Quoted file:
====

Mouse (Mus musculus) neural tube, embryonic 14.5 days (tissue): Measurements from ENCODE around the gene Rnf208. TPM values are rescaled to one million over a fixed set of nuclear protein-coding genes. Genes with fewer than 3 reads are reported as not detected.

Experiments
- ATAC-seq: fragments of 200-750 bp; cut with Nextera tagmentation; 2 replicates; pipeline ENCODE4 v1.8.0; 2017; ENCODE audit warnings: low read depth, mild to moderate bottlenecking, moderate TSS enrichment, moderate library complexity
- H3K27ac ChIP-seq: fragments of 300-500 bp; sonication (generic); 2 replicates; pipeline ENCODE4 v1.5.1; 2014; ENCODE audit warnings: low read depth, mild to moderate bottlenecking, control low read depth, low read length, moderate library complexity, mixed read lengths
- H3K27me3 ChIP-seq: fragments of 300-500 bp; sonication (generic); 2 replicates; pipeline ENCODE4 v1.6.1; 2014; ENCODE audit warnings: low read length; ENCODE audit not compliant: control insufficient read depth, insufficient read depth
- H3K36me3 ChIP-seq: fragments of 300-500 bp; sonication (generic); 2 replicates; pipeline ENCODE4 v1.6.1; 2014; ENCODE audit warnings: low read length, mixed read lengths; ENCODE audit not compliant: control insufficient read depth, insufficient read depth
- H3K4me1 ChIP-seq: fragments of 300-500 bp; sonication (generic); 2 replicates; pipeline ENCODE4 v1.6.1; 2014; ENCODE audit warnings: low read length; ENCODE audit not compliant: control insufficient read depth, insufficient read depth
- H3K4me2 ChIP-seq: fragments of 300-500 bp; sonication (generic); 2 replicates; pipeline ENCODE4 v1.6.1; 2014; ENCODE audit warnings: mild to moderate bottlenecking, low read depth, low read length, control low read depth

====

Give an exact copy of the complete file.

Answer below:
Mouse (Mus musculus) neural tube, embryonic 14.5 days (tissue): Measurements from ENCODE around the gene Rnf208. TPM values are rescaled to one million over a fixed set of nuclear protein-coding genes. Genes with fewer than 3 reads are reported as not detected.

Experiments
- ATAC-seq: fragments of 200-750 bp; cut with Nextera tagmentation; 2 replicates; pipeline ENCODE4 v1.8.0; 2017; ENCODE audit warnings: low read depth, mild to moderate bottlenecking, moderate TSS enrichment, moderate library complexity
- H3K27ac ChIP-seq: fragments of 300-500 bp; sonication (generic); 2 replicates; pipeline ENCODE4 v1.5.1; 2014; ENCODE audit warnings: low read depth, mild to moderate bottlenecking, control low read depth, low read length, moderate library complexity, mixed read lengths
- H3K27me3 ChIP-seq: fragments of 300-500 bp; sonication (generic); 2 replicates; pipeline ENCODE4 v1.6.1; 2014; ENCODE audit warnings: low read length; ENCODE audit not compliant: control insufficient read depth, insufficient read depth
- H3K36me3 ChIP-seq: fragments of 300-500 bp; sonication (generic); 2 replicates; pipeline ENCODE4 v1.6.1; 2014; ENCODE audit warnings: low read length, mixed read lengths; ENCODE audit not compliant: control insufficient read depth, insufficient read depth
- H3K4me1 ChIP-seq: fragments of 300-500 bp; sonication (generic); 2 replicates; pipeline ENCODE4 v1.6.1; 2014; ENCODE audit warnings: low read length; ENCODE audit not compliant: control insufficient read depth, insufficient read depth
- H3K4me2 ChIP-seq: fragments of 300-500 bp; sonication (generic); 2 replicates; pipeline ENCODE4 v1.6.1; 2014; ENCODE audit warnings: mild to moderate bottlenecking, low read depth, low read length, control low read depth